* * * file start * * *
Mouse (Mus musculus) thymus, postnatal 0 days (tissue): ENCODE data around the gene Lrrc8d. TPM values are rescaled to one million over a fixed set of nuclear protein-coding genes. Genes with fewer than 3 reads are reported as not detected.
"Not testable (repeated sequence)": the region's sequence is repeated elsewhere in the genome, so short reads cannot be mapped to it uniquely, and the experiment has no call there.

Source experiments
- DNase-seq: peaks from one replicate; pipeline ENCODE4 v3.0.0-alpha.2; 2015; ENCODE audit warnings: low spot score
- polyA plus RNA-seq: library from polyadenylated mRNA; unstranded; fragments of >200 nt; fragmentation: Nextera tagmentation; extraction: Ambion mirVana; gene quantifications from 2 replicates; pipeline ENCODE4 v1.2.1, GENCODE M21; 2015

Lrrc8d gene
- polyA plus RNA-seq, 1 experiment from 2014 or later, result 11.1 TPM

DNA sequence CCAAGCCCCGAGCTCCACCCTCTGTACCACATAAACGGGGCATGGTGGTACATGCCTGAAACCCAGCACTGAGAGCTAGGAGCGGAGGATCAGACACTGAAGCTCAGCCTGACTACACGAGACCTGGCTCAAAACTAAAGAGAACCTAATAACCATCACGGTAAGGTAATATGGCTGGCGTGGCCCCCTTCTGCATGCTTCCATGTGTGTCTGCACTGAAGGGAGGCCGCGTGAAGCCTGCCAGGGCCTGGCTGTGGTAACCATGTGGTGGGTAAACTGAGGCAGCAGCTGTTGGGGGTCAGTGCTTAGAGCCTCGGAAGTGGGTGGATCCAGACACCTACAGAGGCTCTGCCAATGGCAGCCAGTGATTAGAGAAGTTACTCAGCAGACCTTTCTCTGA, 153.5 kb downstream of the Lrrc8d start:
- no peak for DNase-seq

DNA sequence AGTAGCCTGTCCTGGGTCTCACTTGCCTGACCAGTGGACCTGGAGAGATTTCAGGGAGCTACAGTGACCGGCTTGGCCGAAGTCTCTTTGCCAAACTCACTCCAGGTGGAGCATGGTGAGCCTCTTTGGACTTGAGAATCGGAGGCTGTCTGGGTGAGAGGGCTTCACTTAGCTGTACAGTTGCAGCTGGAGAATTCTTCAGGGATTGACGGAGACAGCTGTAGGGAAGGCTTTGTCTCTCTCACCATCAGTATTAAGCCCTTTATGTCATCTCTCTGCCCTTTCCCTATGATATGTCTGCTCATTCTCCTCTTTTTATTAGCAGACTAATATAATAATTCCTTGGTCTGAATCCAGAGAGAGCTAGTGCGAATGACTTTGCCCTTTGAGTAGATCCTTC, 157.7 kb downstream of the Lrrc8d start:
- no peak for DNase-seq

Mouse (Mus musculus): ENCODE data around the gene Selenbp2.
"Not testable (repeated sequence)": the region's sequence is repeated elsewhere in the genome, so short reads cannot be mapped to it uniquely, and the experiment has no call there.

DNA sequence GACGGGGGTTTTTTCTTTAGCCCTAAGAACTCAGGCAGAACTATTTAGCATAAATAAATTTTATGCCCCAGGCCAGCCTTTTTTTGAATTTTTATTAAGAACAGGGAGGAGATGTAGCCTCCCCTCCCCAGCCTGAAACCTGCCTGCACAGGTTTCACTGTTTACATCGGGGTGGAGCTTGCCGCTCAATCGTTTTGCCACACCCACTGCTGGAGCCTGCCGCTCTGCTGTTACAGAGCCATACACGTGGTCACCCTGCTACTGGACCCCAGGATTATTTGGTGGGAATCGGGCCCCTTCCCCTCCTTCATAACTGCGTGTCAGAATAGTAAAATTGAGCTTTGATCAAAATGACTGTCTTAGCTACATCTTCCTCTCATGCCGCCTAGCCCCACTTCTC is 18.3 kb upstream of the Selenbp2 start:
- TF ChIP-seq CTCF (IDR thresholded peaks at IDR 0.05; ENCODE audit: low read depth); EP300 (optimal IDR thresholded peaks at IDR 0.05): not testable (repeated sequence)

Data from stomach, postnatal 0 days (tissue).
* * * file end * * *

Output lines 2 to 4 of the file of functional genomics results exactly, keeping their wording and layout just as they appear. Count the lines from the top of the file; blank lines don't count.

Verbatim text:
"Not testable (repeated sequence)": the region's sequence is repeated elsewhere in the genome, so short reads cannot be mapped to it uniquely, and the experiment has no call there.

Source experiments
- DNase-seq: peaks from one replicate; pipeline ENCODE4 v3.0.0-alpha.2; 2015; ENCODE audit warnings: low spot score